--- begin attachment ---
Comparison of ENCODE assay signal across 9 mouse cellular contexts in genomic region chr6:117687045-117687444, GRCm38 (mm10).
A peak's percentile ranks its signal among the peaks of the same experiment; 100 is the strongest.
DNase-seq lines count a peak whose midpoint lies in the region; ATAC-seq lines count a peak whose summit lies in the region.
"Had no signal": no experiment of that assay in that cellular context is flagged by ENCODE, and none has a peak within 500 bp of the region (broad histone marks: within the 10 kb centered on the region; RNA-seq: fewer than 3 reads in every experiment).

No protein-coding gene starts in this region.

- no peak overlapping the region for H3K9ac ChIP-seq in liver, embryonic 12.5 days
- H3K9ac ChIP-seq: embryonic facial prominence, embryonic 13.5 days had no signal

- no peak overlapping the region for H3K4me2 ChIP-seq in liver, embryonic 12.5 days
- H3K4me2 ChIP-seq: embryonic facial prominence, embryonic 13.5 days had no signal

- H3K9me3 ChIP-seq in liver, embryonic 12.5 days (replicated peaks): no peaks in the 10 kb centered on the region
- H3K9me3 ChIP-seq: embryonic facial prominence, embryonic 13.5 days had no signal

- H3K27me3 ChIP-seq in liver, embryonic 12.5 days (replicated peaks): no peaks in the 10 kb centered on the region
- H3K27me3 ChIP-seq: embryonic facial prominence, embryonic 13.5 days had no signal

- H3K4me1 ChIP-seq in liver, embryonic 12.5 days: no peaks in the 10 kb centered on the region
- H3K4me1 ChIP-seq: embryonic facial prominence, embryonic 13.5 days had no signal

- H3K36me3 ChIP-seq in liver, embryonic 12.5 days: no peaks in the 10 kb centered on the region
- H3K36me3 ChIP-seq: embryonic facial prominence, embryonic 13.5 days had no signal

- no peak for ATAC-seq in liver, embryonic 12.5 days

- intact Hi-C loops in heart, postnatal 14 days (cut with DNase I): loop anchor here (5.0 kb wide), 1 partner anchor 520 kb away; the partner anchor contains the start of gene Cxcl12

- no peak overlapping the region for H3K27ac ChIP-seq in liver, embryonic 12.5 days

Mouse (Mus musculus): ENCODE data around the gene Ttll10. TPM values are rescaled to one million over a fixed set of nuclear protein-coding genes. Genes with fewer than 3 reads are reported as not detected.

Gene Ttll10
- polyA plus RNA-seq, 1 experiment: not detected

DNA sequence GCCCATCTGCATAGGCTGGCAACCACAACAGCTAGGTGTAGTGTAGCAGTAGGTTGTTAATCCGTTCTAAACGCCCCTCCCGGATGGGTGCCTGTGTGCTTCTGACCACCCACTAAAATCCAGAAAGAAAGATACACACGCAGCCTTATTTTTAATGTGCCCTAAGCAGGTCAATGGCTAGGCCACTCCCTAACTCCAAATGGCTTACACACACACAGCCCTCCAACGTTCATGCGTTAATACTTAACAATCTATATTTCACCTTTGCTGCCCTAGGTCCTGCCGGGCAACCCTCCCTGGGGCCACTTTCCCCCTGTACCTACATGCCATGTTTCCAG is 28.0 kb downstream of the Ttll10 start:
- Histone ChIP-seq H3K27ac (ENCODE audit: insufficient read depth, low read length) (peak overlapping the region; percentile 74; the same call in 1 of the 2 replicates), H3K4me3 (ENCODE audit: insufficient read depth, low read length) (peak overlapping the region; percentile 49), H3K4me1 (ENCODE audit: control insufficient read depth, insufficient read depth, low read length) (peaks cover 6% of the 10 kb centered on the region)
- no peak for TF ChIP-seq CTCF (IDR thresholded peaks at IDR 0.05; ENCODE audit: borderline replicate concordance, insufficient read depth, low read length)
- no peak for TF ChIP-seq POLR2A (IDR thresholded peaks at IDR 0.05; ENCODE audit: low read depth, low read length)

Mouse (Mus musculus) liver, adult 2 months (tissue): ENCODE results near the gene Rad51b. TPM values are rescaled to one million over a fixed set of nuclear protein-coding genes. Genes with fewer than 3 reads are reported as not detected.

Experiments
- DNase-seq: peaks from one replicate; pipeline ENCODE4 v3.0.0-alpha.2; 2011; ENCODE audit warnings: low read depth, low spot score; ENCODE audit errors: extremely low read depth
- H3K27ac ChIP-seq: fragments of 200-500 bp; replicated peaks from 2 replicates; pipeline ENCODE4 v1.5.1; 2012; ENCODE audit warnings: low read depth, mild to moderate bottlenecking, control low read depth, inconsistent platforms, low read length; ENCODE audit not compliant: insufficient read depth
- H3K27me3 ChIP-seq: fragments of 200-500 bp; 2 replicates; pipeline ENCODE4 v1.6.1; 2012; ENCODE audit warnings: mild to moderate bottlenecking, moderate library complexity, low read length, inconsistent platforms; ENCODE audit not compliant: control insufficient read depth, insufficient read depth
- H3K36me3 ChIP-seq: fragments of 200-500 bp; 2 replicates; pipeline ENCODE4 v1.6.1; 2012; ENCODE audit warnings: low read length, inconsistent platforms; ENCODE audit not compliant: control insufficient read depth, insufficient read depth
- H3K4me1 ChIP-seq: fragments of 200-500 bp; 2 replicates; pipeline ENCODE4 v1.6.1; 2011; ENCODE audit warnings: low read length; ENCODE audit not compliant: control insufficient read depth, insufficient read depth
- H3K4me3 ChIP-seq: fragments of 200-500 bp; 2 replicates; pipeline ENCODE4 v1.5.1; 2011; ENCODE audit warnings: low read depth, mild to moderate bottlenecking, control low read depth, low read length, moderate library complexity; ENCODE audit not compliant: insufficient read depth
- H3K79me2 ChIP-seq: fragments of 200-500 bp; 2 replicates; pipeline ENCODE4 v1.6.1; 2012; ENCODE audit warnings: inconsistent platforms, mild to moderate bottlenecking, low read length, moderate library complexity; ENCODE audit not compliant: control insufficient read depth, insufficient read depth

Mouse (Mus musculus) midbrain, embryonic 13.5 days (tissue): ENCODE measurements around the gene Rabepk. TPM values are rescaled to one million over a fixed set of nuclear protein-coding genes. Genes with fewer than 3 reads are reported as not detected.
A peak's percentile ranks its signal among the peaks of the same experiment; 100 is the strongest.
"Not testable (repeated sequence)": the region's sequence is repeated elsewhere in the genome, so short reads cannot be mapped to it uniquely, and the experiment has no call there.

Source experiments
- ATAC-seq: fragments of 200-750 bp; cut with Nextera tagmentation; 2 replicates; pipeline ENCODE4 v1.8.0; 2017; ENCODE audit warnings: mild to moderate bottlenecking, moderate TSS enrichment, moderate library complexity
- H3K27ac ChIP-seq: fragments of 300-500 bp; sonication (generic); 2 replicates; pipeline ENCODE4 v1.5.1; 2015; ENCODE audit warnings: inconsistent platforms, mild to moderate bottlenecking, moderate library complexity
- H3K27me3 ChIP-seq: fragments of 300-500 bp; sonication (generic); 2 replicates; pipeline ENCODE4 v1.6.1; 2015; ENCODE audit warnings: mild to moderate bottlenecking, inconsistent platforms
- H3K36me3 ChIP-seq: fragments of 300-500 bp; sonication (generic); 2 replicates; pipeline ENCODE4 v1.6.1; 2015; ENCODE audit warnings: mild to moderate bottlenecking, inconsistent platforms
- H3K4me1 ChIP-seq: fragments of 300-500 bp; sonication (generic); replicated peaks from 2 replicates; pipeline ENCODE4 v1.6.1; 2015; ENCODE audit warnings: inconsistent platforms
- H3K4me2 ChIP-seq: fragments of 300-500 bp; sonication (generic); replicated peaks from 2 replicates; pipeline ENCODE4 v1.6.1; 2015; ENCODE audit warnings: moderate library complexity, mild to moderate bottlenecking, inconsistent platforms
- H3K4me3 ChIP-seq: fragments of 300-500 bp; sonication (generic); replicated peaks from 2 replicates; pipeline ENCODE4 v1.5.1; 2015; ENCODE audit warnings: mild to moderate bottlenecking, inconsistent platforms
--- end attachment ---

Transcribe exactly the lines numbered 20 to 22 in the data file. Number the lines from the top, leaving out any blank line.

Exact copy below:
- no peak overlapping the region for H3K27ac ChIP-seq in liver, embryonic 12.5 days

Mouse (Mus musculus): ENCODE data around the gene Ttll10. TPM values are rescaled to one million over a fixed set of nuclear protein-coding genes. Genes with fewer than 3 reads are reported as not detected.

Gene Ttll10